So, I have breastfed a total of six children (three boys, three girls). My nursing experiences have been varied – some weaned early, some late. Some gained weight quickly, some were at the 10th percentile. Some slept through the night early, some were still waking during the night when they were three or four. I’ve experienced just about everything first hand at one time or another – cracked nipples, mastitis, engorgement, colic, slow weight gain, jaundice, etc.

I think that my first hand experience plus my more than twenty years experience of counseling nursing mothers are my most important credentials. Nursing my six children has brought more joy into my life than I ever would have thought possible, and I will do everything I can to help you experience a positive breastfeeding relationship with your new little one.

I also have ‘official’ credentials: -BA in education -La Leche Leader since 1978 -IBCLC since 1990 (This one is important. An IBCLC – International Board Certified Lactation Consultant – is a health professional who offers extensive training, experience, and knowledge in the area of breastfeeding, and who has passed vigorous board exams to ensure professional expertise).

As a nursing mother, LLL Leader, and IBCLC, I have worked in many areas over the years. I have led support group meetings, taught breastfeeding classes, trained breastfeeding peer counselors to work with low income mothers, worked one-on-one with mothers to solve breastfeeding problems, helped thousands of mothers with breastfeeding questions over the phone, held workshops for health professionals on various breastfeeding topics, taught OB, Pediatric, and Family Practice Residents breastfeeding at Bowman Gray School of Medicine, and run a breast pump rental station with over 100 pumps, scales, and nursing bras for the past eleven years.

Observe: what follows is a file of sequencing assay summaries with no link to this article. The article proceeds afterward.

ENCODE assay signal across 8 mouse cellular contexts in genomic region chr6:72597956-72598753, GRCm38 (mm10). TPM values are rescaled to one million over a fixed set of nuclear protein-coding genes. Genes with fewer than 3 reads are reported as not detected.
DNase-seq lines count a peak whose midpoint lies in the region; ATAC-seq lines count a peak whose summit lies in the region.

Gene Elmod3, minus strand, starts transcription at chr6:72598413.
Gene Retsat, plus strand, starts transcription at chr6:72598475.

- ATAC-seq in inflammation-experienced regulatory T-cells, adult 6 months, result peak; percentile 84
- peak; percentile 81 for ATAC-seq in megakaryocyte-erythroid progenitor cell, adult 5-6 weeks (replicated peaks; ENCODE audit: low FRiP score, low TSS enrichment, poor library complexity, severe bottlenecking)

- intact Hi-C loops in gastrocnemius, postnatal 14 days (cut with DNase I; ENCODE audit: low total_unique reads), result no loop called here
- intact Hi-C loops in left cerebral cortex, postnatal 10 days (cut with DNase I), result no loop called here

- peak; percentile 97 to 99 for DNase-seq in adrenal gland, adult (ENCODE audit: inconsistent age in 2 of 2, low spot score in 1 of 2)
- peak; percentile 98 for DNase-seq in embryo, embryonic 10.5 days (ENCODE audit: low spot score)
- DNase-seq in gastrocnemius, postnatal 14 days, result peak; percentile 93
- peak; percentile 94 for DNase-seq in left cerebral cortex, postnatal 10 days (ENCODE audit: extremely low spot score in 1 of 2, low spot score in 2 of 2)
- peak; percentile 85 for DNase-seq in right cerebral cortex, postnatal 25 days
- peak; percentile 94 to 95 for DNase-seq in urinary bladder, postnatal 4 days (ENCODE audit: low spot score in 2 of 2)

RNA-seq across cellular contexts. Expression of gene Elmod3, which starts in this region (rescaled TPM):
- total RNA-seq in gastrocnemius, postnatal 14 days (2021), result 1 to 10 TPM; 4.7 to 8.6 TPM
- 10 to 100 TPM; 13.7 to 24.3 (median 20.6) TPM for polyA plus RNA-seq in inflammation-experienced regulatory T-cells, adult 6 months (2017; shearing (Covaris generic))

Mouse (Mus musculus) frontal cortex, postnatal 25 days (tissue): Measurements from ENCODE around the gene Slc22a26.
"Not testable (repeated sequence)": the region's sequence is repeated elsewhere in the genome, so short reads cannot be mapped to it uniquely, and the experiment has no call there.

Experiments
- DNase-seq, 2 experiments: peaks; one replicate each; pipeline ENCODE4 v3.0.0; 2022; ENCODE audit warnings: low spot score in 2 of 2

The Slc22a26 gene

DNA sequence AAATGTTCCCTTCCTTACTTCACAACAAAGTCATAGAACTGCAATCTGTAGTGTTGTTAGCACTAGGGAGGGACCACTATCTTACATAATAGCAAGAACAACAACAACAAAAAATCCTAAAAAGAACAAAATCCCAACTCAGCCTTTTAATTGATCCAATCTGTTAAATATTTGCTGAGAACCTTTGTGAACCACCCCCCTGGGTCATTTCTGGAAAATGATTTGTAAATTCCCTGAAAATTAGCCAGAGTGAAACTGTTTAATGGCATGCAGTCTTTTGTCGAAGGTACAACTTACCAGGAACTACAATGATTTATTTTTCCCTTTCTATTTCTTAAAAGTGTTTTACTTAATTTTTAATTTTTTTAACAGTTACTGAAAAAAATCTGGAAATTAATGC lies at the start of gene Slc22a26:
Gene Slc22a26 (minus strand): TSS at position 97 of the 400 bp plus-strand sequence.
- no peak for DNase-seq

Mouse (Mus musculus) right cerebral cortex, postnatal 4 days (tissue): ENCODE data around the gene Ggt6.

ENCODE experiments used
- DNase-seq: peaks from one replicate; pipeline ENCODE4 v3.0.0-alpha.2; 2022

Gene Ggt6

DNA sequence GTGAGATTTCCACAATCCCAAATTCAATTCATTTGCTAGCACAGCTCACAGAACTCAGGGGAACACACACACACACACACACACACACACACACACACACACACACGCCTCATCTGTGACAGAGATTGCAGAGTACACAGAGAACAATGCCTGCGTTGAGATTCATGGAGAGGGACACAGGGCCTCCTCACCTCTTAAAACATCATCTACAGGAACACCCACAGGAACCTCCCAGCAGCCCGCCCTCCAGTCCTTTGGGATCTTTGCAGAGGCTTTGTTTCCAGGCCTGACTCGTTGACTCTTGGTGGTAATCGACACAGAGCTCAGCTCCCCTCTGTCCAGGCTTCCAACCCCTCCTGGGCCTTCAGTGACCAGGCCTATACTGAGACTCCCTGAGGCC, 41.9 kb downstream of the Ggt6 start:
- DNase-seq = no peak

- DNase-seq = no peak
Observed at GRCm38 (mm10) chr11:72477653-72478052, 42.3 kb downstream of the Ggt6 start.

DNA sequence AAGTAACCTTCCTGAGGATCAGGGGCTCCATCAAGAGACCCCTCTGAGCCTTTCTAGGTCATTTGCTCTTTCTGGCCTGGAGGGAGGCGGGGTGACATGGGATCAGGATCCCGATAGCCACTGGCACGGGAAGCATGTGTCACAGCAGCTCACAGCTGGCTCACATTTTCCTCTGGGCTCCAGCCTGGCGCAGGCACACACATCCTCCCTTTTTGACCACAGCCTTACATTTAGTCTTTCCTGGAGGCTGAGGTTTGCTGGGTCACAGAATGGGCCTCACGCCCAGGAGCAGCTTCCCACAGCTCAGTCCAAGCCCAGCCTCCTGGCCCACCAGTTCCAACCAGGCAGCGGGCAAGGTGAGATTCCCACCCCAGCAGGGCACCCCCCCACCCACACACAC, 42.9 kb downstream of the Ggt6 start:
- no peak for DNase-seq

I feel that what I am best at is nurturing and offering support and advice to new mothers during all stages of breastfeeding, but especially the critical early days.

Mothers who are going to give up on nursing will usually quit during the first week. While about 62% of women initiate breastfeeding in the hospital, only about 22% are still nursing six months later. Mothers are in the hospital for only 48-72 hours, so the support they receive during the critical days 3-7 often makes the difference between continuing or giving up. That’s why support during the early stages of breastfeeding is so important. I want to be available to provide that important support for you when you need it most.

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Once you make it through the first couple of weeks, and problems like sore nipples and engorgement are behind you, you face another set of challenges when you’re ready to start pumping and returning to work. Most mothers have lots of questions at this time, ranging from what type of pump to use to how to get their baby to take a bottle.

Over the past twenty years, through my own experience and the experience of helping thousands of mothers, I have learned a lot about how to help women have a successful breastfeeding experience. I have always offered free advice, via e-mail, phone, or one-on-one personal consultations.

About Anne's website: Anne explains, "The idea behind Breastfeeding Basics is to make solid, practical information available; to offer a small variety of good breastfeeding products that I believe are the best on the market at the best possible prices; and to make myself available to provide common sense answers to breastfeeding questions.

Every mother and every baby is different – that’s why no matter how many books you read, or classes you take, you may find yourself with questions. Remember that there is no such thing as an “average” baby, and anyway your baby hasn’t read those books or taken those classes, so your situation is always unique."

Click on the links above to view Anne's replies to StorkNet questions.